Guest post by Leon Gettler
This year, the Australian Institute of Management is launching an exciting new podcast. Each month, The Management Insider Conversation…with Leon Gettler and Garry Barker, two experienced journalists with close to 90 years’ experience between them, will tackle key issues confronting managers today: women in leadership, corporate endurance, the value of MBAs and other qualifications, how to network to advance your career, how to deal with absenteeism and more.
The beauty of these podcasts is that they can be listened to at any time: on your computer, on your tablet or phone when you’re in transit. The podcasts combine the immediacy of radio with the insigh
Guest post by Yolanda Beattie
In November last year the Business Council of Australia and the Male Champions of Change both released significant reports calling on business to do more about maximising the potential of their female and male talent. The press covered both announcements at length. Over the weekend, International Women’s Day was heralded by the sound of women executives, politicians and community leaders across Australia demanding better gender equality in management and leadership.
So are we finally at a tipping point to address the persistent dearth of women in leadership positions across Australia?
I think these laudable and important initiatives combined with the new reporting requirements that come into full effect this year under the Workplace Gender Equality Act represent the burning platform this issue needs to finally secure the leadership commitment needed to drive lasting change.
Why? Business’s attempts to improve gender equality will now be informed by standardised gender composition data across five defined management c
Guest post by Cameron Britt
To be recognised as a 2014 member of the exclusive AIM30 Under 30 is an exciting achievement. It’s a significant career accolade to celebrate with family, friends and colleagues, as well as a chance to reflect on one’s career journey to date. For me, this has been a journey with a sport and community focus.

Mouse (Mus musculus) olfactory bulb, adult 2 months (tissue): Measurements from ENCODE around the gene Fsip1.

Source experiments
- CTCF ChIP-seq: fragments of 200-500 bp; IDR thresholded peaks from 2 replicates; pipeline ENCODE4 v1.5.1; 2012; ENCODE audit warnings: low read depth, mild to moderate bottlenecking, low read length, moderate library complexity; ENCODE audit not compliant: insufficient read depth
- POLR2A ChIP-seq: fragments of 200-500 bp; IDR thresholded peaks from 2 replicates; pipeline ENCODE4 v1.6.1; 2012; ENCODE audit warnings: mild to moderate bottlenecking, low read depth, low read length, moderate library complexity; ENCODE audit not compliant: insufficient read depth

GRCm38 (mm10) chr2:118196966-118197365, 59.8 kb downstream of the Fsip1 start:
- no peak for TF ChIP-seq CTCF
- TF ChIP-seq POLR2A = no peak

I firmly believe that business presents an opportunity to influence social improvement and positive change. This has become only more apparent as my career has progressed. There was once a time when a phrase like ‘triple bottom line’ would have sounded more like an aerial ski jump manoeuvre than something for me to understand and embrace within the organisational context. However times change and I’ve now come to learn – and share – that with high profile and brand value comes social responsibility.
When your employer possesses a highly visible brand, the glare of the spotlight can be both intoxicating and distracting in equal measure. In the business of sport this is only accentuated. However the advantages do outweigh the disa
Guest post by Fiona Triaca and Erica Davis, Naked Ambition
Long black, flat white, decaf soy latte… most of us live for the stuff. Our barista is often more respected than our barrister. And definitely more serious.
But what you may not realise is that this humble bean can hold the key to your career success. It’s all down to that old networking kingpin, the coffee meeting.
A casual coffee with a clever colleague, a potential mentor or a business idol is fabulous for helping you cultivate big ideas, getting your name out there and could even hold the key to your greatest career move.